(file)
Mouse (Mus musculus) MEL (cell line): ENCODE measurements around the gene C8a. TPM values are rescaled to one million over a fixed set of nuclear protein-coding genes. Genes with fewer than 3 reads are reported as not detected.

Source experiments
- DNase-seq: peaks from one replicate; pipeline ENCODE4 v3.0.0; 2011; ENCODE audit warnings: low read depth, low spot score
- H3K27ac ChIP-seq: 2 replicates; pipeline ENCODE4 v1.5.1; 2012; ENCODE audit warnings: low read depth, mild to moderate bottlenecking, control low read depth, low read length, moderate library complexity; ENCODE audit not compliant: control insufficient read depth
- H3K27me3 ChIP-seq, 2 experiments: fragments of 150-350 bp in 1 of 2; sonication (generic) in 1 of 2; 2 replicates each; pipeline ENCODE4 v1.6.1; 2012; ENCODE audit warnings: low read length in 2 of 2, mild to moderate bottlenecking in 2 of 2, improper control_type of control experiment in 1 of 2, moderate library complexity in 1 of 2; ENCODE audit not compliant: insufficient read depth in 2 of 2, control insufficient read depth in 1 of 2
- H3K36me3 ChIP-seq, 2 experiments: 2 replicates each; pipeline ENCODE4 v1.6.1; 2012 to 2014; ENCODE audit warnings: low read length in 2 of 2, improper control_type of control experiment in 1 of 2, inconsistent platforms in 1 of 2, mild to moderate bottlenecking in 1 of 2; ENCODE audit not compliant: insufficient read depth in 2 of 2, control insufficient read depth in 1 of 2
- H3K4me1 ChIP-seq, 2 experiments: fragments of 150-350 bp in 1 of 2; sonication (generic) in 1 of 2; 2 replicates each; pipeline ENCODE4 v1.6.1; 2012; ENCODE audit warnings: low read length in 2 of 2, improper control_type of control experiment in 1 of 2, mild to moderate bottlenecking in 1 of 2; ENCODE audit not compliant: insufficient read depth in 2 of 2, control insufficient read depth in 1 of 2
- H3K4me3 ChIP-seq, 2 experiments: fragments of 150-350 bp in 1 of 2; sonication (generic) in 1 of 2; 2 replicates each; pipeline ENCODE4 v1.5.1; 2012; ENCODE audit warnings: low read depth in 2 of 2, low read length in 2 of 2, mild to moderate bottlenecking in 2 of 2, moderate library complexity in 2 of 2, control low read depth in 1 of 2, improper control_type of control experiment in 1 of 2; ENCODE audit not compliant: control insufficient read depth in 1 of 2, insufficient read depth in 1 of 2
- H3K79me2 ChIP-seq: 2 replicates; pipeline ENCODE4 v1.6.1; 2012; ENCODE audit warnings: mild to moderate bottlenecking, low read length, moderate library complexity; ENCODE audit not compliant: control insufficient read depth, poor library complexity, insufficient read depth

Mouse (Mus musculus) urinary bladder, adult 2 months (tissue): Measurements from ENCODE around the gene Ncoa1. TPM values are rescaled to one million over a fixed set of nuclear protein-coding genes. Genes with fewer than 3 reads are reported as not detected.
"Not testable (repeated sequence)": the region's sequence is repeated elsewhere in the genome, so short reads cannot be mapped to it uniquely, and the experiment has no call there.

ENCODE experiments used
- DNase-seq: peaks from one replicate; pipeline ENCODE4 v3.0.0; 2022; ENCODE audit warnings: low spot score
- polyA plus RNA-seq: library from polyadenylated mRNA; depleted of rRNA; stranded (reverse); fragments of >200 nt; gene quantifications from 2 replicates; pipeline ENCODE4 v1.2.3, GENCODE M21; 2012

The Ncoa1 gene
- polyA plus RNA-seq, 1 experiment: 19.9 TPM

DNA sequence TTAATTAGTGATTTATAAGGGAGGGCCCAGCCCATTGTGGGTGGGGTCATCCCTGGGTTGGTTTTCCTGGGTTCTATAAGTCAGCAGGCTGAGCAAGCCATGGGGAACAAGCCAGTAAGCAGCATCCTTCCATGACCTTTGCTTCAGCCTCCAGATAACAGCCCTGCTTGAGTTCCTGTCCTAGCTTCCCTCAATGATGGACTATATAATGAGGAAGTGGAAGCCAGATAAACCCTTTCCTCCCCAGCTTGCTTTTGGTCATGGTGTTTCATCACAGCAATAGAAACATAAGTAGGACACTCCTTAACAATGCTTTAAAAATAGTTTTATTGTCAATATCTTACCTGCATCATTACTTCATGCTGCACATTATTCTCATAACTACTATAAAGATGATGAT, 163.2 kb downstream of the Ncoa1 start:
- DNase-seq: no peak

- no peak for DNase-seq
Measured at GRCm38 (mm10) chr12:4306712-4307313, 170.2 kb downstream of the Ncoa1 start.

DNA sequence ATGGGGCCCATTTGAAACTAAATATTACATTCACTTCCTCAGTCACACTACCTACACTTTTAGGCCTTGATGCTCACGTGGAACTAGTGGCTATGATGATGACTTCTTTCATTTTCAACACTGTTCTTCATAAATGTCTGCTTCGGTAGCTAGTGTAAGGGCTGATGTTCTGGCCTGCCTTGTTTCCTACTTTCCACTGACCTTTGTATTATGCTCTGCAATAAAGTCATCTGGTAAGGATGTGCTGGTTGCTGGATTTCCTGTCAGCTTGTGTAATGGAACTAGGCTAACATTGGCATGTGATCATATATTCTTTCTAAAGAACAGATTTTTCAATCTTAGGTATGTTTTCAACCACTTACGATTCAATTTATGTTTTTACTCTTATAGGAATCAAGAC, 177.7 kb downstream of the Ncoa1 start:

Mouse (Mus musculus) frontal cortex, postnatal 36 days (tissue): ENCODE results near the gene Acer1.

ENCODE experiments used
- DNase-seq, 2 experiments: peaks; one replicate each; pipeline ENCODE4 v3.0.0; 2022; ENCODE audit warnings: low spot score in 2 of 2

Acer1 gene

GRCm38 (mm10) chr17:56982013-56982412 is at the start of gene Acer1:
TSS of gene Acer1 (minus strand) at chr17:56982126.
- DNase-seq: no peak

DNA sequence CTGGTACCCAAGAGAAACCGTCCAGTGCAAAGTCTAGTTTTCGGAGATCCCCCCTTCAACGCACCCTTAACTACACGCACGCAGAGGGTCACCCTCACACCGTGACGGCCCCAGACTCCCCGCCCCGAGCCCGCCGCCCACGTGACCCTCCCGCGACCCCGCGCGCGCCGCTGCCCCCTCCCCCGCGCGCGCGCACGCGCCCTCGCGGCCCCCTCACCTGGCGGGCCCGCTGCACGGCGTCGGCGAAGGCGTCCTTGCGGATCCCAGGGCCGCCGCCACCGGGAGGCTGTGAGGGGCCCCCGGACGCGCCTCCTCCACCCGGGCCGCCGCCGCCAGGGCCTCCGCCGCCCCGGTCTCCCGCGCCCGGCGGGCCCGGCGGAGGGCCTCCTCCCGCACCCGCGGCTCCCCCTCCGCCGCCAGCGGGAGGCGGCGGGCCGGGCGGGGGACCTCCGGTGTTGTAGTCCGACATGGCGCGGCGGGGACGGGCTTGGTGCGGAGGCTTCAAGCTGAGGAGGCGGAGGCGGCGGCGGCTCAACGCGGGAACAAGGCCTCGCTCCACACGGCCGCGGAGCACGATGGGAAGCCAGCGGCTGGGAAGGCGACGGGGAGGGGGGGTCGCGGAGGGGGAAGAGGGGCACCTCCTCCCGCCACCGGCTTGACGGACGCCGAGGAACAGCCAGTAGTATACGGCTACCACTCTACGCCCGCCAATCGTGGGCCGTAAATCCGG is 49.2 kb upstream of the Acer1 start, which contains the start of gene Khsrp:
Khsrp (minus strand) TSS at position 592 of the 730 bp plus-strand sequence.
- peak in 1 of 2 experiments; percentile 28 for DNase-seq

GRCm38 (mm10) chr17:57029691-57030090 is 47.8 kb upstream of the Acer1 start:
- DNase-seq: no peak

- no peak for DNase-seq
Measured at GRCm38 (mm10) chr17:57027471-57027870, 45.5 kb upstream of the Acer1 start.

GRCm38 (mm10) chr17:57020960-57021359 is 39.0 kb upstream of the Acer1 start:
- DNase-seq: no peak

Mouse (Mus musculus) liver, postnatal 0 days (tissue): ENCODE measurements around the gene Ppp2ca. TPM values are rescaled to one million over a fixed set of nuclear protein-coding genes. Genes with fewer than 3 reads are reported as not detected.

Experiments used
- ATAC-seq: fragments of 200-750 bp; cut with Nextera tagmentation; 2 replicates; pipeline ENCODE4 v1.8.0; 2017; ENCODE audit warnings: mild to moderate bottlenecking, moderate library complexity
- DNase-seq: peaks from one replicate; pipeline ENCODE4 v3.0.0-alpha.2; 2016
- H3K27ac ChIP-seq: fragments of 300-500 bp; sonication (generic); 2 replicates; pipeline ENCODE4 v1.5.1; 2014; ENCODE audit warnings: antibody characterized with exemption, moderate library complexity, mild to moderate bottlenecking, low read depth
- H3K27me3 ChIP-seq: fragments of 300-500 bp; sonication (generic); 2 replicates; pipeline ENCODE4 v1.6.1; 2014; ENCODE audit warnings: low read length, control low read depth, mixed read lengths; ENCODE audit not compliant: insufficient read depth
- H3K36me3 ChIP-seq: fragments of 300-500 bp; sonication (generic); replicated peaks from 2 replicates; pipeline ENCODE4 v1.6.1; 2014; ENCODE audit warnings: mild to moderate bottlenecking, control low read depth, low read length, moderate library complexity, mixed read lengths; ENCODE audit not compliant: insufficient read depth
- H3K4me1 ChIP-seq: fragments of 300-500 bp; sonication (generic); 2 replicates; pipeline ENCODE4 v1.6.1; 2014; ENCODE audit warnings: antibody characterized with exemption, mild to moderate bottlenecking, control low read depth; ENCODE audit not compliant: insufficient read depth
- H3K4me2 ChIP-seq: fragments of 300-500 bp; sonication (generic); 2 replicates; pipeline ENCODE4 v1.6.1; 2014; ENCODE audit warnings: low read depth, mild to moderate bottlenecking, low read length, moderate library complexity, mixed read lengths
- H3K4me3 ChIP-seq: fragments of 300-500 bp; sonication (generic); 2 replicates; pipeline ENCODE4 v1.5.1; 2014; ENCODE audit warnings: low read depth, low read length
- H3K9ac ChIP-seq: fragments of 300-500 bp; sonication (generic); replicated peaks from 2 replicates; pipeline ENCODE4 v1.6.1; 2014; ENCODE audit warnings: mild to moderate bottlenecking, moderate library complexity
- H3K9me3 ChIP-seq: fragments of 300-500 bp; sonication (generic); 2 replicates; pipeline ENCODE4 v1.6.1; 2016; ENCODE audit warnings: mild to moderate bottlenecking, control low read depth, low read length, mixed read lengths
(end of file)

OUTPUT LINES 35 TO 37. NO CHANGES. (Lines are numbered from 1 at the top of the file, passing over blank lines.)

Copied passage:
Measured at GRCm38 (mm10) chr17:57027471-57027870, 45.5 kb upstream of the Acer1 start.

GRCm38 (mm10) chr17:57020960-57021359 is 39.0 kb upstream of the Acer1 start:
- DNase-seq: no peak